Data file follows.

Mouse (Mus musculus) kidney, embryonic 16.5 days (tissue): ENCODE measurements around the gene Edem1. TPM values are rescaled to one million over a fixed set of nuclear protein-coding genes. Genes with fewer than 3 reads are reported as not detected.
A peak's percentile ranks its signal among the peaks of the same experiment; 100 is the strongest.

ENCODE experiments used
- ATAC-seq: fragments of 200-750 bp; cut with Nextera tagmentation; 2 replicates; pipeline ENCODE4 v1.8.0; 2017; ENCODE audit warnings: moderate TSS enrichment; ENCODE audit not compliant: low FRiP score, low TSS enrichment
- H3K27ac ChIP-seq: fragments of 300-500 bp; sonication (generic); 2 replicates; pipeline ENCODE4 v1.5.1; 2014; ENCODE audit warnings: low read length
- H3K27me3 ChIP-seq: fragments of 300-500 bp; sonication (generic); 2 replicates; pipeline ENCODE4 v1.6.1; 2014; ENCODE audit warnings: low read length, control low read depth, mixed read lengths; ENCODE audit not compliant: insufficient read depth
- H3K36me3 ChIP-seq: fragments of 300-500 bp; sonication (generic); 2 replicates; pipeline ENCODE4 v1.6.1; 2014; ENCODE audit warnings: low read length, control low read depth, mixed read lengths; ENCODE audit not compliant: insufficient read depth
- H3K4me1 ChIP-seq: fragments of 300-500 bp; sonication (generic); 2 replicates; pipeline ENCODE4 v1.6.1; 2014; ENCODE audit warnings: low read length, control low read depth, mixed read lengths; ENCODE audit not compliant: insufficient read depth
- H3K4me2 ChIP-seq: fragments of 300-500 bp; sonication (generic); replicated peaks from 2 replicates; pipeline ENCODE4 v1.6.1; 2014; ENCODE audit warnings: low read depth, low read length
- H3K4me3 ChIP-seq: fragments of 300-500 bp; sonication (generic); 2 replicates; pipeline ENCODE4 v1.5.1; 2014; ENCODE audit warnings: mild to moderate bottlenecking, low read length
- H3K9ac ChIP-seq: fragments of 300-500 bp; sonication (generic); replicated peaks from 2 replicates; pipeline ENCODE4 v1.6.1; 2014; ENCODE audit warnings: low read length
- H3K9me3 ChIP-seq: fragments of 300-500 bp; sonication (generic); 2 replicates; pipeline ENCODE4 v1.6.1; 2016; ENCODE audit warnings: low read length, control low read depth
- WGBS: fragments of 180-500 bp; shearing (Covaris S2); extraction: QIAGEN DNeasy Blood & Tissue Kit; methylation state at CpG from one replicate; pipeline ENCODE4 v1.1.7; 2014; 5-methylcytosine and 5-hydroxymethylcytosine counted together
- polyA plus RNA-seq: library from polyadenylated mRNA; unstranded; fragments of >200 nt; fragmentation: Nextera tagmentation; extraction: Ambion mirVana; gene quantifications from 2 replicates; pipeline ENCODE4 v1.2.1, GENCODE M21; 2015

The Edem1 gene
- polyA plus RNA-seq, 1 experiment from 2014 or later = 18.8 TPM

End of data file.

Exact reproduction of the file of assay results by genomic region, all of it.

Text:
Mouse (Mus musculus) kidney, embryonic 16.5 days (tissue): ENCODE measurements around the gene Edem1. TPM values are rescaled to one million over a fixed set of nuclear protein-coding genes. Genes with fewer than 3 reads are reported as not detected.
A peak's percentile ranks its signal among the peaks of the same experiment; 100 is the strongest.

ENCODE experiments used
- ATAC-seq: fragments of 200-750 bp; cut with Nextera tagmentation; 2 replicates; pipeline ENCODE4 v1.8.0; 2017; ENCODE audit warnings: moderate TSS enrichment; ENCODE audit not compliant: low FRiP score, low TSS enrichment
- H3K27ac ChIP-seq: fragments of 300-500 bp; sonication (generic); 2 replicates; pipeline ENCODE4 v1.5.1; 2014; ENCODE audit warnings: low read length
- H3K27me3 ChIP-seq: fragments of 300-500 bp; sonication (generic); 2 replicates; pipeline ENCODE4 v1.6.1; 2014; ENCODE audit warnings: low read length, control low read depth, mixed read lengths; ENCODE audit not compliant: insufficient read depth
- H3K36me3 ChIP-seq: fragments of 300-500 bp; sonication (generic); 2 replicates; pipeline ENCODE4 v1.6.1; 2014; ENCODE audit warnings: low read length, control low read depth, mixed read lengths; ENCODE audit not compliant: insufficient read depth
- H3K4me1 ChIP-seq: fragments of 300-500 bp; sonication (generic); 2 replicates; pipeline ENCODE4 v1.6.1; 2014; ENCODE audit warnings: low read length, control low read depth, mixed read lengths; ENCODE audit not compliant: insufficient read depth
- H3K4me2 ChIP-seq: fragments of 300-500 bp; sonication (generic); replicated peaks from 2 replicates; pipeline ENCODE4 v1.6.1; 2014; ENCODE audit warnings: low read depth, low read length
- H3K4me3 ChIP-seq: fragments of 300-500 bp; sonication (generic); 2 replicates; pipeline ENCODE4 v1.5.1; 2014; ENCODE audit warnings: mild to moderate bottlenecking, low read length
- H3K9ac ChIP-seq: fragments of 300-500 bp; sonication (generic); replicated peaks from 2 replicates; pipeline ENCODE4 v1.6.1; 2014; ENCODE audit warnings: low read length
- H3K9me3 ChIP-seq: fragments of 300-500 bp; sonication (generic); 2 replicates; pipeline ENCODE4 v1.6.1; 2016; ENCODE audit warnings: low read length, control low read depth
- WGBS: fragments of 180-500 bp; shearing (Covaris S2); extraction: QIAGEN DNeasy Blood & Tissue Kit; methylation state at CpG from one replicate; pipeline ENCODE4 v1.1.7; 2014; 5-methylcytosine and 5-hydroxymethylcytosine counted together
- polyA plus RNA-seq: library from polyadenylated mRNA; unstranded; fragments of >200 nt; fragmentation: Nextera tagmentation; extraction: Ambion mirVana; gene quantifications from 2 replicates; pipeline ENCODE4 v1.2.1, GENCODE M21; 2015

The Edem1 gene
- polyA plus RNA-seq, 1 experiment from 2014 or later = 18.8 TPM